An applicant who does not pass the licensure examination on the first attempt may retake the examination once every forty-five days for up to one year from the first attempt. You may not take more frequently.What to do if I cant pass NCLEX? ›
NCLEX-RN candidates can fail the NCLEX and retest up to eight times each year in most states. Some states limit the number of times a candidate may retest before a refresher course is required. If you failed the NCLEX, it is best to contact your state Board of Nursing to verify guidelines for repeat testing.How many questions can you miss on the NCLEX? ›
While it's possible to pass the NCLEX after answering all 145, it's also possible to pass the test with a minimum of 60 questions or any number in between. Keep in mind NCLEX has a time limit of five hours. If you haven't answered enough questions correctly when the clock runs out, you will fail the test.How many questions out of 75 do you have to get right to pass NCLEX? ›
Many people take the NCLEX after prepping with ATI, but pass the NCLEX with 75 questions. The “passing rate” on NCLEX is adaptive, but many state that if you pass at least 50-60% of the questions on ATI test banks, then you will pass the NCLEX.Can you fail NCLEX with minimum questions? ›
To pass the NCLEX RN or PN, test takers must correctly answer at least 75 questions (the minimum amount). Unfortunately, that means you can also fail the exam within those 75 questions or items.Can foreigners take NCLEX exam? ›
To begin applying for the NCLEX as a foreign-educated nurse, you must be able to meet the following general requirements: Submit the complete State BON application. Pay all fees associated with the application. Complete a criminal history report/background check.Which state does not need Cgfns? ›
California. California does not require CGFNS certification or require the foreign educated nurse applicant to pass the CGFNS qualifying exam.How many hours a day should I study for NCLEX? ›
The amount of time that you choose to schedule in your NCLEX study plan can be highly subjective from person to person — but on average, it is recommended that a nursing student aims to study at least 3-5 hours a day (excluding days off) while they prepare for the exam.
Does South Carolina offer reciprocity? ›
The minimum age to obtain a CWP is 21 years old. In terms of reciprocity, South Carolina honors resident permits from states that recognize South Carolina permits, provided that the reciprocal state requires an applicant to successfully pass a criminal background check and a course in firearm training and safety.How do I transfer my RN license to another state? ›
Once you've passed the NCLEX exam, getting your license in another state can be done in two easy steps: Pass the NCLEX exam (if not yet completed). Apply for Licensure by Endorsement on your new BON state website. Pay the applicable fees associated with the transfer.How do I become an RN in South Carolina? ›
How do I get my nursing license in South Carolina? To obtain licensure in South Carolina, you must graduate nursing school with an ADN or a BSN degree, pass the NCLEX-RN exam, submit verification of your identity and eligibility to work in the U.S., and pass a criminal background check.Is South Carolina Good for nurses? ›
With thousands of nursing jobs and some of the best nursing schools in the region, South Carolina is an excellent place for nurses to earn a degree and start a career.What states Can I work in with a South Carolina nursing license? ›
To review each state's qualifications and requirements for licensing, select the appropriate state. South Carolina is a Nurse Licensure Compact (NLC) state. If you are licensed in this state you are eligible to practice nursing in all NLC states with your license. South Carolina is a walk-through state.Which states have reciprocity with South Carolina? ›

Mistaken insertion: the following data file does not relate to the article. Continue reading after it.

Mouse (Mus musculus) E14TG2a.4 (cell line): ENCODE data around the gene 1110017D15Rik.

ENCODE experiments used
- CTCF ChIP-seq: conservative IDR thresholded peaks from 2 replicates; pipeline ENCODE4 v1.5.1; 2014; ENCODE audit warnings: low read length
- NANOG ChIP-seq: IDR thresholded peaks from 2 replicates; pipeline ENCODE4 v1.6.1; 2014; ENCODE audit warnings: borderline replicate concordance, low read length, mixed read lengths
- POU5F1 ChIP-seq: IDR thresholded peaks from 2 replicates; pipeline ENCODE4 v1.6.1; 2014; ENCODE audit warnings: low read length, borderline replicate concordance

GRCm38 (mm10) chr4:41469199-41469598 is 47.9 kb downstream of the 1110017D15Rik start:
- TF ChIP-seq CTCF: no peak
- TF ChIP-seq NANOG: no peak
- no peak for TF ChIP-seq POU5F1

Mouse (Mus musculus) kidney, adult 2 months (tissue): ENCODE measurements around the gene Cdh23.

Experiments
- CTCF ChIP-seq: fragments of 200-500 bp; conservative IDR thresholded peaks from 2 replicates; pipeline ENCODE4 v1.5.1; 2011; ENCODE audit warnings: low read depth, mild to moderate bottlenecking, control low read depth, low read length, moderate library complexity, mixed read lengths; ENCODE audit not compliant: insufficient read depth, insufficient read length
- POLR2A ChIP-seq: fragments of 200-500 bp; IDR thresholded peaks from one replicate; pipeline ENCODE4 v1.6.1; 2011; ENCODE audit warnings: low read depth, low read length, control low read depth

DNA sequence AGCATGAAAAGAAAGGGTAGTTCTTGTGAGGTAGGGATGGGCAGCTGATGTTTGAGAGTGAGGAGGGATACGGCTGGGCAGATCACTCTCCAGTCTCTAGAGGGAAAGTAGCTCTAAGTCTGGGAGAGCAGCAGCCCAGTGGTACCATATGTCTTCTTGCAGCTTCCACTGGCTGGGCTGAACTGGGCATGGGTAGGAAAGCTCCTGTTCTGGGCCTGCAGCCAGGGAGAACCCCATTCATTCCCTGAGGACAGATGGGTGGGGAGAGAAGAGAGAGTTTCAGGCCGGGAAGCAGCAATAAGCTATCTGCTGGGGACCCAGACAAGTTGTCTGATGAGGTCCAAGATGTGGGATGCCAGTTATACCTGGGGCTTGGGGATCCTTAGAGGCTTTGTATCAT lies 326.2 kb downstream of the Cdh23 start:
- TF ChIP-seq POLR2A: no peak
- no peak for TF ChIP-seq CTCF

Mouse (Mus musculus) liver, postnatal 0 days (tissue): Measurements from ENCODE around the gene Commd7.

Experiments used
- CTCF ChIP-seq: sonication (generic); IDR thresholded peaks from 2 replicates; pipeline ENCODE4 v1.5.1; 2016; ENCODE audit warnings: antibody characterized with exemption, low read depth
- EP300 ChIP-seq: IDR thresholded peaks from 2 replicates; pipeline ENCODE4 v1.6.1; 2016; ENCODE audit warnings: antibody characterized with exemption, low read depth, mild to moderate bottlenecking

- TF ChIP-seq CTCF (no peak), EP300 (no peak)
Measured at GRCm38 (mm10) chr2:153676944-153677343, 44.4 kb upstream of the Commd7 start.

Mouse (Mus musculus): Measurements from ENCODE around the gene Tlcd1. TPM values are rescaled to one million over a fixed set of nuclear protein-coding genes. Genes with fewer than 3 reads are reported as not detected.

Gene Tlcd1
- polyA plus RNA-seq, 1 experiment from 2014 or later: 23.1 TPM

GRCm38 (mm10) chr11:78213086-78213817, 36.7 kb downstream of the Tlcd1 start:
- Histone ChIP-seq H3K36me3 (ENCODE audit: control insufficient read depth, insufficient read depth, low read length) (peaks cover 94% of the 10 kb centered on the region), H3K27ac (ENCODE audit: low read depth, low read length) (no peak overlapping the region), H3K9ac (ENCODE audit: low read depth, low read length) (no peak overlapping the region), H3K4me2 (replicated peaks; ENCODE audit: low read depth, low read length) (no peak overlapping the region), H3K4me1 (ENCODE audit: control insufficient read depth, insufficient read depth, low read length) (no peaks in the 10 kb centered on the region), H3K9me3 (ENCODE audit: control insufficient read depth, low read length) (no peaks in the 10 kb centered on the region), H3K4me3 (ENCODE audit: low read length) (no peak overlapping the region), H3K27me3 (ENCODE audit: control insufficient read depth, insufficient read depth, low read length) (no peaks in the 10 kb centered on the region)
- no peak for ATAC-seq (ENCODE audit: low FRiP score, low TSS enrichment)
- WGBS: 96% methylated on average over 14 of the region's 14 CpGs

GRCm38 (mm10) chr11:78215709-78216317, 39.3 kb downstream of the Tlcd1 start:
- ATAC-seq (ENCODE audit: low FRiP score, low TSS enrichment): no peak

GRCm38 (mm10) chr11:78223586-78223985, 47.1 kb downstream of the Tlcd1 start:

States that offer reciprocity to South Carolina concealed weapon permit are: Alaska, Arizona, Arkansas, Florida, Georgia, Idaho, Kansas, Kentucky, Louisiana, Michigan, Missouri, New Mexico, North Carolina, North Dakota, Ohio, Oklahoma, South Dakota, Texas, Tennessee, Virginia, West Virginia, and Wyoming.Is South Carolina part of the nursing compact state? ›
COMPACT STATE INFORMATION
South Carolina is a member of the Nurse Licensure Compact (NLC). The NLC allows a registered nurse or licensed practical nurse licensed in a Compact state to practice across state lines in another Compact state without having to obtain a license in the other state.
Yes. Nurses who practice nursing in North Carolina but live in a Non-Compact State must continue to hold a license issued by the North Carolina Board of Nursing. The Nurse Licensure Compact will not change how they obtain/renew their North Carolina license.Can you have two active nursing licenses? ›
The NLC license is only active as a compact license if your primary residence is the state it is from. If you move to another state, the compact license switches to a single state license. But, overall you can have many nursing licenses.Do nursing licenses transfer countries? ›
Your RN license in the US does not automatically transfer to another country. You will need to meet requirements for licensure in the new country based on established regulations set forth by the new country's regulatory nursing board (or BON as we call it here).
How much does an RN make an hour in SC? ›
Registered nurses in South Carolina earn an average of $69,580 per year (or $33.45 per hour). South Carolina registered nurses earn 15% lower than the national average salary for RNs, at $82,750 (or $39.78 per hour).How much do rn make in SC? ›
Average RN Salaries in South Carolina
Over 46,000 registered nurses work in South Carolina earning an average annual salary of $69,590 that amounts to an average weekly wage of $33.45. RN salaries in the state range from $47,860 for the lowest 10th percentile to $86,820 and above for individuals in the 90th percentile.
- California (274,650)
- Texas (207,810)
- New York (180,730)
- Florida (174,710)
- Pennsylvania (139,480)
California has the worst nursing shortage in the United States. It's predicted that by 2030, California will be in need of over 44,000 nurses. Other states with major hospital staff shortages include New Mexico, Vermont, Rhode Island, West Virginia, and Arizona.